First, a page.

When you edit images in an application like Photoshop Elements, you re making decisions based on what you see on your computer monitor. What you get when you actually print the image may be a different story. You can calibrate your monitor so that the colors you see on the screen closely match what you will get when you print the image. Adobe Photoshop Elements ships with a utility called Adobe Gamma, which leads you, step by step,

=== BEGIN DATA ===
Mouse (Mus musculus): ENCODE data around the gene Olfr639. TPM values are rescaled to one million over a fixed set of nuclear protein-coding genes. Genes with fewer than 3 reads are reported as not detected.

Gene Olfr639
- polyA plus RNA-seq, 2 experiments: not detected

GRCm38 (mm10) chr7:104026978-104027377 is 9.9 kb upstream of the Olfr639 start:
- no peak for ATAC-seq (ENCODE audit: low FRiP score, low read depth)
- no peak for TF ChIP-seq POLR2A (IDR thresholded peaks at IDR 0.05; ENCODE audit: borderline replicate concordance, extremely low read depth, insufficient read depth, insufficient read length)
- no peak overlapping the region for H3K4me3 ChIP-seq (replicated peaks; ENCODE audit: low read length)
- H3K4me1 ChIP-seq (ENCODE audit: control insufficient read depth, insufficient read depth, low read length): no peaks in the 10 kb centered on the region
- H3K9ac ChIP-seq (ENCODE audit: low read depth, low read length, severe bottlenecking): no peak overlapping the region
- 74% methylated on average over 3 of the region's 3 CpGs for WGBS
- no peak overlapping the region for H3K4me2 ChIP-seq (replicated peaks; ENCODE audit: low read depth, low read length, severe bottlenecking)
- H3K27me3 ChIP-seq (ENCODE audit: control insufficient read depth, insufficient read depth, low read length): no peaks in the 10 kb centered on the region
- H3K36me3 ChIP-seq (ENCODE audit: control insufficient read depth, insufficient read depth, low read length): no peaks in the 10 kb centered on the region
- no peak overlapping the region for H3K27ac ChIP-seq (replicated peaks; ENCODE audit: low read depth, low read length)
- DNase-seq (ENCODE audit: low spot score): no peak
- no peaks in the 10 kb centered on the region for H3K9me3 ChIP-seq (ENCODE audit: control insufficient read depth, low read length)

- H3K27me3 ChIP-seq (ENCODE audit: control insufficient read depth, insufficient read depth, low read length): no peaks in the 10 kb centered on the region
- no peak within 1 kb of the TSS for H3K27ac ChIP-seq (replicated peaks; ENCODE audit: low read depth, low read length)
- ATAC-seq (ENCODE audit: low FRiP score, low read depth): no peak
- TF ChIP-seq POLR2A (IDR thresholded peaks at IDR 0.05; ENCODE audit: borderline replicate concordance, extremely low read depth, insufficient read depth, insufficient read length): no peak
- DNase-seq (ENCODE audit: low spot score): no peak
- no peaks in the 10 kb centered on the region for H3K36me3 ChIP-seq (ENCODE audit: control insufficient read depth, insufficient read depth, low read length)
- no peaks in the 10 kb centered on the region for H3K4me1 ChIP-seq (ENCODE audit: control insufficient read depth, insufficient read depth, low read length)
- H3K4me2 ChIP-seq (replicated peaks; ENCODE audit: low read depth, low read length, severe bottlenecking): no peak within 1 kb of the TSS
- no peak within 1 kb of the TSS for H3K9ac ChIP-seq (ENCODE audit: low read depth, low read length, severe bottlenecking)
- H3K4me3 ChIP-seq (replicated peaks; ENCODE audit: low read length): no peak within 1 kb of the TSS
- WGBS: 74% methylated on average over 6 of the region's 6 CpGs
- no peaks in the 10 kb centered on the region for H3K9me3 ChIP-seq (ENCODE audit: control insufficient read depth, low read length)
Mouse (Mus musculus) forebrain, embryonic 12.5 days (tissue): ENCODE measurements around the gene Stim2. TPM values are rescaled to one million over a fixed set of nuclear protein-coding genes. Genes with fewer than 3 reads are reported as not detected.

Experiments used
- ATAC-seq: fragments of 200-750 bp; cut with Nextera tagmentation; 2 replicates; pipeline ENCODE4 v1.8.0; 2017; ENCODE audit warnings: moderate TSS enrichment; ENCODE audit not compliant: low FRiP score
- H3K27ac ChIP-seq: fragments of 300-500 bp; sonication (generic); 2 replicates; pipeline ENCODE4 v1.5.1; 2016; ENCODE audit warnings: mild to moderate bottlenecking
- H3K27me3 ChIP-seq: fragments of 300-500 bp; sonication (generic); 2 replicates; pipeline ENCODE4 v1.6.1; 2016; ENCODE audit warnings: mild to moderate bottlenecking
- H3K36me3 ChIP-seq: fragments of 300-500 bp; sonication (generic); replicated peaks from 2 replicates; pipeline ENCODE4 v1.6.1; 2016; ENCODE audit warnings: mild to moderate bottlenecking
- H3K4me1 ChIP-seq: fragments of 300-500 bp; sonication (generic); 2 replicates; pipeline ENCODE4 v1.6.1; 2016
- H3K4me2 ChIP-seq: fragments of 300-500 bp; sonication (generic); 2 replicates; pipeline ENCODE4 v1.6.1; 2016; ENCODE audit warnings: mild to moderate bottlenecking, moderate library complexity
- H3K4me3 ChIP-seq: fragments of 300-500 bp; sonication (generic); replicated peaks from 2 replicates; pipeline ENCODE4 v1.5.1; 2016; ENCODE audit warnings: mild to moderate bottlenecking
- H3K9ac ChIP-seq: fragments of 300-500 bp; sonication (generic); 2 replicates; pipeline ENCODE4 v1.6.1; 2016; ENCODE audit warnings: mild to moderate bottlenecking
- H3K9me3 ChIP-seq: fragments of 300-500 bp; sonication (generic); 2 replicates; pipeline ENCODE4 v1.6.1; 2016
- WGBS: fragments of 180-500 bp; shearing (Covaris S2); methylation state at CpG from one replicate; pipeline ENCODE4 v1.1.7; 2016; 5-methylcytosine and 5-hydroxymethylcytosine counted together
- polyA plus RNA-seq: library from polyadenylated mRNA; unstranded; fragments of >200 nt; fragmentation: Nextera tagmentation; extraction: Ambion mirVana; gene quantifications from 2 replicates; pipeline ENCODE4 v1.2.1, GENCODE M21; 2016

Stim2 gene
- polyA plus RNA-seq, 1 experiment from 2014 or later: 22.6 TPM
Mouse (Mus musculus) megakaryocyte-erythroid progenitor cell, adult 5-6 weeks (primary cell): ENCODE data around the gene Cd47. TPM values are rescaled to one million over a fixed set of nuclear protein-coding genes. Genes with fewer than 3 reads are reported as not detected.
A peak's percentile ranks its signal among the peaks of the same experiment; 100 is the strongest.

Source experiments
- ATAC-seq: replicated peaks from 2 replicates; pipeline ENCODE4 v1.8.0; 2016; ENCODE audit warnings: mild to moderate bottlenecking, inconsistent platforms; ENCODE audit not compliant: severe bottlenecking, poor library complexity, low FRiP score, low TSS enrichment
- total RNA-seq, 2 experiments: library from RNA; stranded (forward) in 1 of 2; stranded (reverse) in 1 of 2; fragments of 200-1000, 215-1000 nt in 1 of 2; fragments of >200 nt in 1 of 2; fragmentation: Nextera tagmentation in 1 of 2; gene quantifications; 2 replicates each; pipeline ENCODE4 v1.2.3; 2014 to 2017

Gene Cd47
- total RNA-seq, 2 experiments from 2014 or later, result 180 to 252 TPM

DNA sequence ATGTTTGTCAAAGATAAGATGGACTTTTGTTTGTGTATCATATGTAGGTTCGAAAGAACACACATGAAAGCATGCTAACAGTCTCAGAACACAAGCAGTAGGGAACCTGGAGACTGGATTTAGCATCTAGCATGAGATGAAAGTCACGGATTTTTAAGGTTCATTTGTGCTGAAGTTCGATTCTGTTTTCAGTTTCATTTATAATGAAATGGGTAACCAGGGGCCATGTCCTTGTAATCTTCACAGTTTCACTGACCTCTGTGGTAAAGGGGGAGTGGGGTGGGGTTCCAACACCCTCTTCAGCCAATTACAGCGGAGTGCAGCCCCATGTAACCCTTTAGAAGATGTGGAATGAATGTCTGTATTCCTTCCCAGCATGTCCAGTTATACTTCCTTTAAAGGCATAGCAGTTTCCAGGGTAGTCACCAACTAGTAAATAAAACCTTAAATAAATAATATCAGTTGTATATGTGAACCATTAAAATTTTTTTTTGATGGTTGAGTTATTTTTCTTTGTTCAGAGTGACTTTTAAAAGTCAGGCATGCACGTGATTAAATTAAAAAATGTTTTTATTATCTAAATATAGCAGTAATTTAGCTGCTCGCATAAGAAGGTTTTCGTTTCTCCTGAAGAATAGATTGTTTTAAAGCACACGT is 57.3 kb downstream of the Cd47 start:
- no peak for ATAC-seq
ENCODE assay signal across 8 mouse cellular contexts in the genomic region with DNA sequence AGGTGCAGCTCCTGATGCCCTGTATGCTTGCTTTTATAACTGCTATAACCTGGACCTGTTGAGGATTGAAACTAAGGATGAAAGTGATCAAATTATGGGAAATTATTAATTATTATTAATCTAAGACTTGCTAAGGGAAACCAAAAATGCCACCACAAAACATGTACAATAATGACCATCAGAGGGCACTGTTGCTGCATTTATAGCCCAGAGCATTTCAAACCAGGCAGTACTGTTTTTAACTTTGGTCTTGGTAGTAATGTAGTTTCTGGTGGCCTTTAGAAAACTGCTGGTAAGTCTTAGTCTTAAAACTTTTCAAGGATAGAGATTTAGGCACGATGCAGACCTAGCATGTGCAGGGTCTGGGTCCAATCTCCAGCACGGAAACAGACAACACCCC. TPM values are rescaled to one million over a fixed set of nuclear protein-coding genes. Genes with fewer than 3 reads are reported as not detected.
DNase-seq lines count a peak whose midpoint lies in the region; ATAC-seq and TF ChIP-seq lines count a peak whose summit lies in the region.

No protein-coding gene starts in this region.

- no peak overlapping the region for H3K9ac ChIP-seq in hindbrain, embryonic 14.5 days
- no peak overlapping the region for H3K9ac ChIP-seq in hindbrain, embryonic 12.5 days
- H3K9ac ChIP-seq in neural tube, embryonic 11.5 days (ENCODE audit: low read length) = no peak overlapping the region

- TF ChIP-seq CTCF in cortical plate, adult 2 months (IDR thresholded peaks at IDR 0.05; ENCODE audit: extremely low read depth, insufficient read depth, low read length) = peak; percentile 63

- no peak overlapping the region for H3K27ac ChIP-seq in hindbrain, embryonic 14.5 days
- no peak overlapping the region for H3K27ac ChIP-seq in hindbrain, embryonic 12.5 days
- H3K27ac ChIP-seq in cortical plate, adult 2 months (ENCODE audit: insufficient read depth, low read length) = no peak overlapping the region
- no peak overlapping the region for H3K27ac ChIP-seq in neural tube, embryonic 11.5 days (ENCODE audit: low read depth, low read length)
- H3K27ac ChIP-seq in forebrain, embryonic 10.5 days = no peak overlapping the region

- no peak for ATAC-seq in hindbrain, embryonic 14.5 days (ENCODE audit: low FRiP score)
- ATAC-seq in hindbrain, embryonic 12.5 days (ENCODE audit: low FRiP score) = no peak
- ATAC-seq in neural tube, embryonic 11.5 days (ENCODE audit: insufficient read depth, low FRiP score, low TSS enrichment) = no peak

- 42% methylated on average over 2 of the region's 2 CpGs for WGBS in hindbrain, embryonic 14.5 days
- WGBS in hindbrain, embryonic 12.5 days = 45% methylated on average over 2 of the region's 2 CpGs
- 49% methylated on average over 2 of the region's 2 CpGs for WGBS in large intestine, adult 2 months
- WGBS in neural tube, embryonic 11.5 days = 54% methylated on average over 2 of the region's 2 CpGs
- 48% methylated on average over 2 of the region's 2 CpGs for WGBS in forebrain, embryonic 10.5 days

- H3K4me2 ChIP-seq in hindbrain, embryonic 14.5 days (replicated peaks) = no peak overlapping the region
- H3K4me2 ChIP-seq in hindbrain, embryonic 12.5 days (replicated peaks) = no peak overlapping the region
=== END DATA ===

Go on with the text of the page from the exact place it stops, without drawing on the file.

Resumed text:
Below the chart is a panel labeled Select Time Period. This panel is shown in its entirety in Figure 5-29. This is where designers can enter the number of time periods to forecast (up to three). Designers can also choose to modify the selection of values used for input. By default this Trend Chart chose the eight quarters that were on the scorecard, but clicking on the link brings up the hierarchy where individual members can be checked or unchecked. Alternately, the developer could simply click on the radio button to enter a fixed number of trailing periods to use for the forecast. The advanced settings allow some fine tuning of the algorithm. To learn more about the algorithm, information is available on the time series algorithm in the SQL Server books online. After choosing to forecast three periods into the future, the chart updates to that shown in Figure 5-30. In this instance, the last three periods are forecast from the data mining algorithm, while previous values are the actual values. The forecasted values actually appear in red while the historical data is in blue. In Figure 5-30, the forecast seems to be just slightly below 10% for this particular Trend Chart.